A. Introduction and Background
The law related to legal capacity and decision-making is unavoidably extensive, elaborate and multi-layered and, for some people, perplexing, dealing as it does with difficult ethical and practical issues, and attempting to balance needs of diverse groups across a range of circumstances. The law attempts to incorporate nuance and to be responsive to fluctuating needs. While this nuance and responsiveness is in many ways a benefit, it does make the law more challenging to implement successfully. During consultations, all stakeholders pointed to shortcomings in understandings of the law and in the skills necessary to apply it as key issues to be addressed in any review. The need for improvements in education and information has therefore been a theme throughout this project, and arises in every chapter of this Interim Report. This chapter does not attempt to replicate this material, but to provide a focussed examination of some key elements.
It should be noted that, despite its importance, the provision of information and education is not a panacea for all of the issues affecting this area of the law. Information on its own does not create the ability to act on it. The draft recommendations for reform in this area must be understood in conjunction with other draft recommendations throughout this Interim Report, particularly including those related to monitoring and oversight, and dispute resolution and rights enforcement.
B. Current Ontario Law and Practice
1. Understanding Needs for Education and Information
In considering reforms to promote better understanding (and therefore better implementation) of the law, the needs of four groups must be taken into account:
· persons directly affected (i.e., those whose legal capacity is either lacking or in doubt);
· persons providing assistance as substitutes or, if the LCO’s recommendations are implemented, supporters;
· professionals who are expected to provide expert implementation of the law (including health practitioners expected to assess capacity and obtain consent, and lawyers expected to create powers of attorney or to assist with disputes or rights enforcement); and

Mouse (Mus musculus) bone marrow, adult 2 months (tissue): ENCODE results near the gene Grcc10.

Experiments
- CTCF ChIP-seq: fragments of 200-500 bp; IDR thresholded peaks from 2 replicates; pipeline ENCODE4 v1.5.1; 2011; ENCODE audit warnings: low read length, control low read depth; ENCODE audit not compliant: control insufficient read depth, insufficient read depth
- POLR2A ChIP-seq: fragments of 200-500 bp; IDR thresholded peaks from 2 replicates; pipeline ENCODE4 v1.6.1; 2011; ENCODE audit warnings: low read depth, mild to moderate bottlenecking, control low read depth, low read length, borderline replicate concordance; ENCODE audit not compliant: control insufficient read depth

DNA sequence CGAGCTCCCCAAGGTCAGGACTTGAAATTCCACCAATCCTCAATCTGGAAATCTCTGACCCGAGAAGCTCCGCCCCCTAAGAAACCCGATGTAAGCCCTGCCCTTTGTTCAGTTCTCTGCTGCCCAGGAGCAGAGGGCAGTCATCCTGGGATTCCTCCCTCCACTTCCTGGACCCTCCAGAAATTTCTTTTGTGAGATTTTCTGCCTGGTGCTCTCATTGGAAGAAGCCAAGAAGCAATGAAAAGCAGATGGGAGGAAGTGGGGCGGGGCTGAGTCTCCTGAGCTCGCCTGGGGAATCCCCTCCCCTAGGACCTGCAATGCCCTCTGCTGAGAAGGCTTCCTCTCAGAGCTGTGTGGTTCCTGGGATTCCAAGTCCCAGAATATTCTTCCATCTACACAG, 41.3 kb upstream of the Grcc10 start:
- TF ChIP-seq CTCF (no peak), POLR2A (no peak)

· third parties who interact with the law in the context of providing services or contracting with respect to a transaction.
The needs of these groups will differ, as well as the most effective methods of reaching them.
Persons directly affected by the law will be the most profoundly affected by the quality and extent of the information they receive about the law, as this will substantially shape their ability to make meaningful choices in this context and to protect and enforce their rights. Except for those persons granting powers of attorney who have sophistication in handling affairs or easy access to professional assistance, this is also the group that will likely have the most challenges in receiving adequate information, or even in realizing that they could benefit from information. The conditions affecting their legal capacity will affect their ability to understand and appreciate information about the law itself. Many persons directly affected by the law will require accommodations or supports in receiving or accessing information. As well, they will very often encounter the law at a time of crisis, when it is difficult to seek out and process information.
Persons who act as substitutes or supporters will, for the most part, be family members or friends with no particular expertise in understanding or applying the law. Many will also be acting as caregivers, and in most cases, they will not be paid for their activities. In their roles, they will be often required to navigate extensive processes or intimidating institutions, understand novel medical or financial concepts, develop skills as advocates, and manage difficult family or professional relationships. In the LCO’s consultations, these family members often emphasized the challenges of their roles, and the lack of supports available to them.